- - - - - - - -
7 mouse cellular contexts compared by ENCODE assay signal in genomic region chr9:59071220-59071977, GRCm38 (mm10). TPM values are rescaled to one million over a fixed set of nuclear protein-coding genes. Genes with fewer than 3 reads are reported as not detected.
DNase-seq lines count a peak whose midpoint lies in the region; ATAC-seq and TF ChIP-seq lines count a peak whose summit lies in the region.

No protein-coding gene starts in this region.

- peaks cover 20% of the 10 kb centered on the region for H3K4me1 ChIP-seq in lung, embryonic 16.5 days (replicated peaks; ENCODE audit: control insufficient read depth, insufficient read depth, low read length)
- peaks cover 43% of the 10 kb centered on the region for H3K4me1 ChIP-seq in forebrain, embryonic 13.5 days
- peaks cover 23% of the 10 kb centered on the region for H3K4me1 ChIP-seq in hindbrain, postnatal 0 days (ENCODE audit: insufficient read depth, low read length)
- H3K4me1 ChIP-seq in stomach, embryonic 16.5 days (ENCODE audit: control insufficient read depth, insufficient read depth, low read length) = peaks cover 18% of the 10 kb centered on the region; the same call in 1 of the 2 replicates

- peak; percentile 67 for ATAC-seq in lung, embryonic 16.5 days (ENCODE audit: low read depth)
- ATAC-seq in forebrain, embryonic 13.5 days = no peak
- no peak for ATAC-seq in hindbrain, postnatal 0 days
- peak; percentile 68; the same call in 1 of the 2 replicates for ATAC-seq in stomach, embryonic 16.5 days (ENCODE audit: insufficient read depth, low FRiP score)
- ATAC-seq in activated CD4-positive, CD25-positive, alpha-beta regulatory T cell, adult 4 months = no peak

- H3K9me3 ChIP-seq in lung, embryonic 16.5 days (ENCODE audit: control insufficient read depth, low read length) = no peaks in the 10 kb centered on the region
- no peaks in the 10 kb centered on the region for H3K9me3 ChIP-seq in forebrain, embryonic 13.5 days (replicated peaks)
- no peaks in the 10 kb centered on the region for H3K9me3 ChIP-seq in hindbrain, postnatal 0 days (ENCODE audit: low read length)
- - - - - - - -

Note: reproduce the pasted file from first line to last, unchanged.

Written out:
7 mouse cellular contexts compared by ENCODE assay signal in genomic region chr9:59071220-59071977, GRCm38 (mm10). TPM values are rescaled to one million over a fixed set of nuclear protein-coding genes. Genes with fewer than 3 reads are reported as not detected.
DNase-seq lines count a peak whose midpoint lies in the region; ATAC-seq and TF ChIP-seq lines count a peak whose summit lies in the region.

No protein-coding gene starts in this region.

- peaks cover 20% of the 10 kb centered on the region for H3K4me1 ChIP-seq in lung, embryonic 16.5 days (replicated peaks; ENCODE audit: control insufficient read depth, insufficient read depth, low read length)
- peaks cover 43% of the 10 kb centered on the region for H3K4me1 ChIP-seq in forebrain, embryonic 13.5 days
- peaks cover 23% of the 10 kb centered on the region for H3K4me1 ChIP-seq in hindbrain, postnatal 0 days (ENCODE audit: insufficient read depth, low read length)
- H3K4me1 ChIP-seq in stomach, embryonic 16.5 days (ENCODE audit: control insufficient read depth, insufficient read depth, low read length) = peaks cover 18% of the 10 kb centered on the region; the same call in 1 of the 2 replicates

- peak; percentile 67 for ATAC-seq in lung, embryonic 16.5 days (ENCODE audit: low read depth)
- ATAC-seq in forebrain, embryonic 13.5 days = no peak
- no peak for ATAC-seq in hindbrain, postnatal 0 days
- peak; percentile 68; the same call in 1 of the 2 replicates for ATAC-seq in stomach, embryonic 16.5 days (ENCODE audit: insufficient read depth, low FRiP score)
- ATAC-seq in activated CD4-positive, CD25-positive, alpha-beta regulatory T cell, adult 4 months = no peak

- H3K9me3 ChIP-seq in lung, embryonic 16.5 days (ENCODE audit: control insufficient read depth, low read length) = no peaks in the 10 kb centered on the region
- no peaks in the 10 kb centered on the region for H3K9me3 ChIP-seq in forebrain, embryonic 13.5 days (replicated peaks)
- no peaks in the 10 kb centered on the region for H3K9me3 ChIP-seq in hindbrain, postnatal 0 days (ENCODE audit: low read length)